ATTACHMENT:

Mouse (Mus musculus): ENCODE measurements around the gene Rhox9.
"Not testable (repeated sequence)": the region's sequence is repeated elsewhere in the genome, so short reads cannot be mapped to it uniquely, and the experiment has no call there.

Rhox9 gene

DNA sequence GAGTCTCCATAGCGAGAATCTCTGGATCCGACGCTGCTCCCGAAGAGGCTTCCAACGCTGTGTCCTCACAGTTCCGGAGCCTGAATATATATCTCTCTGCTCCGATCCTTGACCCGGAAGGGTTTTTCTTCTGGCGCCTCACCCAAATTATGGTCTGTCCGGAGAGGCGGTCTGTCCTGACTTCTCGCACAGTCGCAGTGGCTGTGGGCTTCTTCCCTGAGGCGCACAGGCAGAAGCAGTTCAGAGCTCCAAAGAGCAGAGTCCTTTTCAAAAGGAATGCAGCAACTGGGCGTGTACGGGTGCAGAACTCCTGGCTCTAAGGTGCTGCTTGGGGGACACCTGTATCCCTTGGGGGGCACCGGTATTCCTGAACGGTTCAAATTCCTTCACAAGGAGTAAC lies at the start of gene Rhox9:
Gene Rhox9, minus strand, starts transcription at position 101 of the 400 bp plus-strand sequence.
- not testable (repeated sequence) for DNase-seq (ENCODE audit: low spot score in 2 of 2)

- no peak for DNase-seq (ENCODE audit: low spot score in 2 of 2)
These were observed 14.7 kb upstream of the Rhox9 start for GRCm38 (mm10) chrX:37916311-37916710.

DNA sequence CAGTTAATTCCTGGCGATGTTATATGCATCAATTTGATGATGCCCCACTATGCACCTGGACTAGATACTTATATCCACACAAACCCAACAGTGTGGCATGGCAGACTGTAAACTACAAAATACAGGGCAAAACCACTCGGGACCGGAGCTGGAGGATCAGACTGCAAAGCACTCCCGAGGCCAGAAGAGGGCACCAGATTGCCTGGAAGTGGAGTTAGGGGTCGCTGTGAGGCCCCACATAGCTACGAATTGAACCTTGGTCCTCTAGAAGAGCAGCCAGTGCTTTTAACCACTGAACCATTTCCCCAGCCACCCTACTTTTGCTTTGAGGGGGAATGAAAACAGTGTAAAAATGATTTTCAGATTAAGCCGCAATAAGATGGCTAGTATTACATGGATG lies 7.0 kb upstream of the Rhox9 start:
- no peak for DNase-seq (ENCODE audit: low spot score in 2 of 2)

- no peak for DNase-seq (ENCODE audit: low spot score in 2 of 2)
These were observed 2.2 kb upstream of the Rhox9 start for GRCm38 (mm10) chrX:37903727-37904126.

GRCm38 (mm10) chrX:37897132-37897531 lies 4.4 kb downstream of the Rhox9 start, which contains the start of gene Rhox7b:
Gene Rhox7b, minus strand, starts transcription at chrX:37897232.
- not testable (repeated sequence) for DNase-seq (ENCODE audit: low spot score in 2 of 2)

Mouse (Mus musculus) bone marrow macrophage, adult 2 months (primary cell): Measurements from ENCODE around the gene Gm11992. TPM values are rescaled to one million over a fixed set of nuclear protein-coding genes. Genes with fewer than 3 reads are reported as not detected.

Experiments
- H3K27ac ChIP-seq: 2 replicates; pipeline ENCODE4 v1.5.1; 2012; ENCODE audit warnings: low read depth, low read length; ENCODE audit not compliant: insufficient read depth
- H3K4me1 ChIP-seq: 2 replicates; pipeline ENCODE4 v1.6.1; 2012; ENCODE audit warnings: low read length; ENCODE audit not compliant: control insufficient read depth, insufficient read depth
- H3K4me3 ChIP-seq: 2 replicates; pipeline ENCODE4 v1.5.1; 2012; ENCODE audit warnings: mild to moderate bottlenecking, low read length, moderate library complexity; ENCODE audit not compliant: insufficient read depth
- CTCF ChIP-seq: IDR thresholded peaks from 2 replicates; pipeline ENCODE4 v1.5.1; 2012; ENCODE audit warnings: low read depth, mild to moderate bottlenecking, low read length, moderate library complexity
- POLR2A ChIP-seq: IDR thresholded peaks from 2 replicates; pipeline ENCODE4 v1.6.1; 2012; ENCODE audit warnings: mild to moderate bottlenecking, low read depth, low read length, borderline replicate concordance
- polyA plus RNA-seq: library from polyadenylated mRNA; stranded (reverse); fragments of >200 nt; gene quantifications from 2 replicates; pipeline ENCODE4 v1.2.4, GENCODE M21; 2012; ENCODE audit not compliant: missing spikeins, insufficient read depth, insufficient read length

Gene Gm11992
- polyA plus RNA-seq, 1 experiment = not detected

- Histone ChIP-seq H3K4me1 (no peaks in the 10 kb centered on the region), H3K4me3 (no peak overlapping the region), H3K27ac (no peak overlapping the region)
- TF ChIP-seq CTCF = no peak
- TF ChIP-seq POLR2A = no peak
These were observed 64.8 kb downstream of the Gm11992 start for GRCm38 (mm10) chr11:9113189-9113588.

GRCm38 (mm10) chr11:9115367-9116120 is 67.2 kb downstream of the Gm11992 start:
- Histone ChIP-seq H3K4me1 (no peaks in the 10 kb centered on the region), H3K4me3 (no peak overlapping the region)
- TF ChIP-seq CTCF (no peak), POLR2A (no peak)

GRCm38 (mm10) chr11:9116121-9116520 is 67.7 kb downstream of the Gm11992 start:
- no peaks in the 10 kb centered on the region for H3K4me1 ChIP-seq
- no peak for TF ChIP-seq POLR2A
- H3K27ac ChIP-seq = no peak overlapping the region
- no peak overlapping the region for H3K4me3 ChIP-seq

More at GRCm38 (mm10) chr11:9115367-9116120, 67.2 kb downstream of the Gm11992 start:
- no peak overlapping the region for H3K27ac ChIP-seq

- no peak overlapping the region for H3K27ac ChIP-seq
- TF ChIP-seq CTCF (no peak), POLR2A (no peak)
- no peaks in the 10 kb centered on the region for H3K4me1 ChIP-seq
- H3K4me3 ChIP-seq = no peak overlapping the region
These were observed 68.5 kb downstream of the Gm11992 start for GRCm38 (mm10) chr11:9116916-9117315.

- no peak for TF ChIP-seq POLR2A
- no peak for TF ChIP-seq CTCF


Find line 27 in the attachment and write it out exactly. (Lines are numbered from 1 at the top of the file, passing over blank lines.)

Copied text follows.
- TF ChIP-seq CTCF = no peak